From 24 to 27 May 2023, Visual and Fine Arts students will take part in the Masterclass ‘Corporeality’, held by Serbian visual artist Marina Marković.
The masterclass CORPOREALITY questions power positions within the art world and analyzes the concept of control in society.
Pleasure and pain are the primary properties of the body, its main assets that society exploits in the search for measurability, quantification, and control of individuals and human experiences in general.
Starting point is Marina Markovićs thesis manifesto _There is no reality besides corporeality since the female body is a threshold where nature and science confront culture and politics_(Marija Ratković), followed by an exploration of the notions of pleasure and enjoyment (jouissance) within the life and body of a woman. This broad discursive field empowers students to explore the specter of their close, intimate, subconscious, and hence invisible biopolitical coercions. Through relationships of close but socially opposed concepts, the masterclass will offer artistic discussion on disparate forms of subordination and domination.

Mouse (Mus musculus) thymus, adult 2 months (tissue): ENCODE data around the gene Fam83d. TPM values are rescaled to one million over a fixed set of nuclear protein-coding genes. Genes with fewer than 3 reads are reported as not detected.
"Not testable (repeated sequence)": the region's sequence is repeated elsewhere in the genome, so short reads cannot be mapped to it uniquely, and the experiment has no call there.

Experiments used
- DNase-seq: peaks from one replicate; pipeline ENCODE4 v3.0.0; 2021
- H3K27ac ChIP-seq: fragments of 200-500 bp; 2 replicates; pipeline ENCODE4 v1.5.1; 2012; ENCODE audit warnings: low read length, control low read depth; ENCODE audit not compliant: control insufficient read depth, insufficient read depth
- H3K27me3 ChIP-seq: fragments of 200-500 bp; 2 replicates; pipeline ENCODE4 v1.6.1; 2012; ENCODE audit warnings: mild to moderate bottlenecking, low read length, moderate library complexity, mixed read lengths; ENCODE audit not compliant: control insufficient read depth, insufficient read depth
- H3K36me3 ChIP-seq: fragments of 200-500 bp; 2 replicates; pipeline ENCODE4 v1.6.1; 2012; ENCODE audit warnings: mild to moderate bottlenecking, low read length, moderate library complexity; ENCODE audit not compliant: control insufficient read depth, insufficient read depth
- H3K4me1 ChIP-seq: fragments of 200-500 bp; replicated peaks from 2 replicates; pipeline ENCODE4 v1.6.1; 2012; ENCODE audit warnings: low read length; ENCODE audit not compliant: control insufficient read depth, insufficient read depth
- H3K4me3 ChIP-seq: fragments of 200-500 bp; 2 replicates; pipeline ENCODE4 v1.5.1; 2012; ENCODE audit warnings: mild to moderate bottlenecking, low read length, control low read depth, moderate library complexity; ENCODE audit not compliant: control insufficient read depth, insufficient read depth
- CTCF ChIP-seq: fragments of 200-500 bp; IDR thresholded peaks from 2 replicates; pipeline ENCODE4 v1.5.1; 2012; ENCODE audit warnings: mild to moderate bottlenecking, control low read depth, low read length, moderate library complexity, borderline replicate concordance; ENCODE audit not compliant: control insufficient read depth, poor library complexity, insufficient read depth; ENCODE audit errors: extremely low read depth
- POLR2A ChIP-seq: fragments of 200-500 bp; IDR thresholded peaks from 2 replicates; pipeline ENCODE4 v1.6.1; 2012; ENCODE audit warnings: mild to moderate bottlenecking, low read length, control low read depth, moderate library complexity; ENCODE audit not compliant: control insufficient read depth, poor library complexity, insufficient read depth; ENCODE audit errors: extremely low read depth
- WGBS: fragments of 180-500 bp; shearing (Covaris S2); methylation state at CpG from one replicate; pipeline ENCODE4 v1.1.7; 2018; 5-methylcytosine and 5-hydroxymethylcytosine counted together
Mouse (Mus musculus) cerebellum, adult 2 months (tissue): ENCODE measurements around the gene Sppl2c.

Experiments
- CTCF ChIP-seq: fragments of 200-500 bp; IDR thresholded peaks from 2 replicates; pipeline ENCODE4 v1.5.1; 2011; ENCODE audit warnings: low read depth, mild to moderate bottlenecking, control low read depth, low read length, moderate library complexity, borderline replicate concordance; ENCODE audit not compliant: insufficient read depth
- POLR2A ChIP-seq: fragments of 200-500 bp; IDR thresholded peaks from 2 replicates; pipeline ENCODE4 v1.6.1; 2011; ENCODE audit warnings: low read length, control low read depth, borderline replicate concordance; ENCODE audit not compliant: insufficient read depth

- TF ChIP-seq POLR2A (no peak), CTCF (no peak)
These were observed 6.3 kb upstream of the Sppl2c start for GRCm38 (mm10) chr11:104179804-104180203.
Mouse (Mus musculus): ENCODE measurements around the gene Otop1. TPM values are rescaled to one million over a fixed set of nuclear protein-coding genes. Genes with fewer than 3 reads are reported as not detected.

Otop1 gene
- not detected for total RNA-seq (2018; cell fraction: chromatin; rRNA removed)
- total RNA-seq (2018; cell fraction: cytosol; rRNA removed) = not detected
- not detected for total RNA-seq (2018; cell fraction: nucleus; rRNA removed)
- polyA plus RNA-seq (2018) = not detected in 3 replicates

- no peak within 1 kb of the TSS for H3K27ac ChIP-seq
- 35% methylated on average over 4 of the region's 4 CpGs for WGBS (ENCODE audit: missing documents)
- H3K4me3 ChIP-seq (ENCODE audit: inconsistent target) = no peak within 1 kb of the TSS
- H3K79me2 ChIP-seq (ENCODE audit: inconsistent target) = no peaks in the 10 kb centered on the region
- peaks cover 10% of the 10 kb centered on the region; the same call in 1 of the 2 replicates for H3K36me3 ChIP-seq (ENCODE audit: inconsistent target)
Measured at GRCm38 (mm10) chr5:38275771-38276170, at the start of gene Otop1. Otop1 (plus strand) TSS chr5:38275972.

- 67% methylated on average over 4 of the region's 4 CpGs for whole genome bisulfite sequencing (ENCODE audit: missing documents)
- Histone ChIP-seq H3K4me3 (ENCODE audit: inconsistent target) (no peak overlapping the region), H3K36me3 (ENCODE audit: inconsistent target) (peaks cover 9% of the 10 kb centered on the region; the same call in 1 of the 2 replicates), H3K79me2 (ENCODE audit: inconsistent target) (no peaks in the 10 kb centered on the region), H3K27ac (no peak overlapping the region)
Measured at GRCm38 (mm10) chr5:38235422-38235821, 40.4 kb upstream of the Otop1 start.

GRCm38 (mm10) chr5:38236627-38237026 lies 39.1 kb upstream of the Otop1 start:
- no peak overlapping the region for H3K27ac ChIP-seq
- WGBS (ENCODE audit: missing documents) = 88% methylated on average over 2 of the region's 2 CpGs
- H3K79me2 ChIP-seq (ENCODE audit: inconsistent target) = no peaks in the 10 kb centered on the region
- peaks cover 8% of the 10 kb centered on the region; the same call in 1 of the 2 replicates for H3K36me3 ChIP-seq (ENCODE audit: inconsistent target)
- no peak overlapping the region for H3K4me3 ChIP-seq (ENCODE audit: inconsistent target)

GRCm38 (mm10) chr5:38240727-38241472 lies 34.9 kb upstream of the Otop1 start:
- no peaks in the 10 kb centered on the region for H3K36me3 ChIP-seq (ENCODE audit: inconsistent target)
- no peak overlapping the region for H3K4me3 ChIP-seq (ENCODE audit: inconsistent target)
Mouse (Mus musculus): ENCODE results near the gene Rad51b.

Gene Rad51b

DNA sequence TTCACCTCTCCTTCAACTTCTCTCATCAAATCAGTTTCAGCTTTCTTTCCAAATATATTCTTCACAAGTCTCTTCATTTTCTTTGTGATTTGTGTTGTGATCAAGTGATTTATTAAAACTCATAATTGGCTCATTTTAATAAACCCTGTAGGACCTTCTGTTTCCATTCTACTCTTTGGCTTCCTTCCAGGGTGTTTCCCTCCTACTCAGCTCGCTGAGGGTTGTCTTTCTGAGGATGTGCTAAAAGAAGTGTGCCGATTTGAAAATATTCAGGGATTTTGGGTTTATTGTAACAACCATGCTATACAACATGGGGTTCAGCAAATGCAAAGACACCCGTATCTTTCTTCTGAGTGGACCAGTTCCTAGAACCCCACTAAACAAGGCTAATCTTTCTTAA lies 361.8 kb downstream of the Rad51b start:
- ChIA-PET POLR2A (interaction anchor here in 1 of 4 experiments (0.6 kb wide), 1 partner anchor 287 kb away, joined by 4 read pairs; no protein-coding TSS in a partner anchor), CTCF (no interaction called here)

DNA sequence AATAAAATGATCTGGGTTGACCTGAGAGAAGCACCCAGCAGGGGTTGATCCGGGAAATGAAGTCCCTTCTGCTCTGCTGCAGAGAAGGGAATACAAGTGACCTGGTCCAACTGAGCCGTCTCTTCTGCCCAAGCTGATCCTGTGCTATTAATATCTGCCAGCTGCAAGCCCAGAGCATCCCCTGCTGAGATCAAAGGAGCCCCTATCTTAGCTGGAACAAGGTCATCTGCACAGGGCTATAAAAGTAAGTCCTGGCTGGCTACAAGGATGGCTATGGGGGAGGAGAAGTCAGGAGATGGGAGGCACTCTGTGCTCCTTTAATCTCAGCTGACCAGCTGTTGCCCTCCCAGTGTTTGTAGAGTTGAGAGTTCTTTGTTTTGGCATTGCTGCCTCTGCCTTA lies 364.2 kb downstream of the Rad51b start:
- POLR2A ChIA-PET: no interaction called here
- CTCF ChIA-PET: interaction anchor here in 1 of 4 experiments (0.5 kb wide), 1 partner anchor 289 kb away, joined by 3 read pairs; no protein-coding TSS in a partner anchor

The art education, assignments, and the masterclass itself – etymologically suggests power relation to the master. In an artistic practice as a form of corporealism, the masterclass is open to the nonbinary, posthuman, and cyborg notions of bodies, bodily experiences, and all the Other forms of embodiment.
Marina Marković focuses on body and embodiment as the central motives of her artistic practice.
Her performative art in media of drawing, video art, and performance spans from dealing with personal experiences to the complex social questions related to the woman’s body. Living with anorexia in early adolescence has determined the direction of her artistic action toward body politics, (de)construction of gender and sexuality, the economy of power, and – unveiled a network of power relations in which the issues of coercion and free will have become inextricably interwoven.
Marina Marković sees Lacanian jouissance (enjoyment beyond the pleasure principle) as inseparable from the concepts of control, restriction, rejection, punishment, alienation, (dis)obedience, but also different forms of social reward. Her artistic practice tries to unveil various socio-political mechanisms of pressure, that is, the biopolitical imperative imposed on women by the heteropatriarchy, pointing to the extent to which the issues of freedom and coercion for a woman (as for the Other) are inseparable.
See photos from the Masterclass